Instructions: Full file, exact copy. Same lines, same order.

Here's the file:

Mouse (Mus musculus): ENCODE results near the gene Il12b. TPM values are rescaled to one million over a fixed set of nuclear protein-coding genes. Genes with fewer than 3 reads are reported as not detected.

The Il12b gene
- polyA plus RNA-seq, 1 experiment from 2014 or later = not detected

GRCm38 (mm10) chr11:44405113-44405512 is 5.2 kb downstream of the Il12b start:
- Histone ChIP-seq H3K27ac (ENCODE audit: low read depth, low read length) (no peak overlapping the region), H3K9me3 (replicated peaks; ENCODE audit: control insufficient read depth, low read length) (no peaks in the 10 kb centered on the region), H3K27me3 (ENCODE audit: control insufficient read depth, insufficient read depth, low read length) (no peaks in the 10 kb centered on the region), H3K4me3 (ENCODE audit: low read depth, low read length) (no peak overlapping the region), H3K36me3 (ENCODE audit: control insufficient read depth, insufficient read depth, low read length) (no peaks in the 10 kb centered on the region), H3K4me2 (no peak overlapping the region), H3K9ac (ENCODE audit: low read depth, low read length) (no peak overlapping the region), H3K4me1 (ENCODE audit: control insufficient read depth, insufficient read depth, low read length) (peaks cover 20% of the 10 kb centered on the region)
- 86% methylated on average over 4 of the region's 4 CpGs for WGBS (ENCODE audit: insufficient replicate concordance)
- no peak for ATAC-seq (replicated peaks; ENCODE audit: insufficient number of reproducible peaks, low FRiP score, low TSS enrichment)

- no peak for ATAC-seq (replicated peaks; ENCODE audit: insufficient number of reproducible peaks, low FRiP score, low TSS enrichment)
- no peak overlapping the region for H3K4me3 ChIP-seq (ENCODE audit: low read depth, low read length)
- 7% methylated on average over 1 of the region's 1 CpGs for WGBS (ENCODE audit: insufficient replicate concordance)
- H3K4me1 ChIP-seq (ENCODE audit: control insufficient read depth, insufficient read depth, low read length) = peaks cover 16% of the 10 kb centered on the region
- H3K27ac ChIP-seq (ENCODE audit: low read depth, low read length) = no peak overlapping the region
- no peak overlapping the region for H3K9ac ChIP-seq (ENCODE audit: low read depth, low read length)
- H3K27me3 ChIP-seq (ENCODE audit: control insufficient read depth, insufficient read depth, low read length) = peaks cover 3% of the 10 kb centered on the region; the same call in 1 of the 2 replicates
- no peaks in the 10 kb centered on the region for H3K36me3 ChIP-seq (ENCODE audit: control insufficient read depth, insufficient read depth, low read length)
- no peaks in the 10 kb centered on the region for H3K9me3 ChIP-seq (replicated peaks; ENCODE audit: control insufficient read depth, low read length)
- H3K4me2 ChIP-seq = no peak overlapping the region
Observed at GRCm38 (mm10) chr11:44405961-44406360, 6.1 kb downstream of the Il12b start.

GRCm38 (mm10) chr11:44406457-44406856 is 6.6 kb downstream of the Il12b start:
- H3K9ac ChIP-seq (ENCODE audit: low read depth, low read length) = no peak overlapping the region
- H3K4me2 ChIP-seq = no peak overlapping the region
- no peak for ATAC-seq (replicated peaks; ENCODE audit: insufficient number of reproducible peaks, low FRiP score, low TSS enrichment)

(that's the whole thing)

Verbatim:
Mouse (Mus musculus): ENCODE results near the gene Il12b. TPM values are rescaled to one million over a fixed set of nuclear protein-coding genes. Genes with fewer than 3 reads are reported as not detected.

The Il12b gene
- polyA plus RNA-seq, 1 experiment from 2014 or later = not detected

GRCm38 (mm10) chr11:44405113-44405512 is 5.2 kb downstream of the Il12b start:
- Histone ChIP-seq H3K27ac (ENCODE audit: low read depth, low read length) (no peak overlapping the region), H3K9me3 (replicated peaks; ENCODE audit: control insufficient read depth, low read length) (no peaks in the 10 kb centered on the region), H3K27me3 (ENCODE audit: control insufficient read depth, insufficient read depth, low read length) (no peaks in the 10 kb centered on the region), H3K4me3 (ENCODE audit: low read depth, low read length) (no peak overlapping the region), H3K36me3 (ENCODE audit: control insufficient read depth, insufficient read depth, low read length) (no peaks in the 10 kb centered on the region), H3K4me2 (no peak overlapping the region), H3K9ac (ENCODE audit: low read depth, low read length) (no peak overlapping the region), H3K4me1 (ENCODE audit: control insufficient read depth, insufficient read depth, low read length) (peaks cover 20% of the 10 kb centered on the region)
- 86% methylated on average over 4 of the region's 4 CpGs for WGBS (ENCODE audit: insufficient replicate concordance)
- no peak for ATAC-seq (replicated peaks; ENCODE audit: insufficient number of reproducible peaks, low FRiP score, low TSS enrichment)

- no peak for ATAC-seq (replicated peaks; ENCODE audit: insufficient number of reproducible peaks, low FRiP score, low TSS enrichment)
- no peak overlapping the region for H3K4me3 ChIP-seq (ENCODE audit: low read depth, low read length)
- 7% methylated on average over 1 of the region's 1 CpGs for WGBS (ENCODE audit: insufficient replicate concordance)
- H3K4me1 ChIP-seq (ENCODE audit: control insufficient read depth, insufficient read depth, low read length) = peaks cover 16% of the 10 kb centered on the region
- H3K27ac ChIP-seq (ENCODE audit: low read depth, low read length) = no peak overlapping the region
- no peak overlapping the region for H3K9ac ChIP-seq (ENCODE audit: low read depth, low read length)
- H3K27me3 ChIP-seq (ENCODE audit: control insufficient read depth, insufficient read depth, low read length) = peaks cover 3% of the 10 kb centered on the region; the same call in 1 of the 2 replicates
- no peaks in the 10 kb centered on the region for H3K36me3 ChIP-seq (ENCODE audit: control insufficient read depth, insufficient read depth, low read length)
- no peaks in the 10 kb centered on the region for H3K9me3 ChIP-seq (replicated peaks; ENCODE audit: control insufficient read depth, low read length)
- H3K4me2 ChIP-seq = no peak overlapping the region
Observed at GRCm38 (mm10) chr11:44405961-44406360, 6.1 kb downstream of the Il12b start.

GRCm38 (mm10) chr11:44406457-44406856 is 6.6 kb downstream of the Il12b start:
- H3K9ac ChIP-seq (ENCODE audit: low read depth, low read length) = no peak overlapping the region
- H3K4me2 ChIP-seq = no peak overlapping the region
- no peak for ATAC-seq (replicated peaks; ENCODE audit: insufficient number of reproducible peaks, low FRiP score, low TSS enrichment)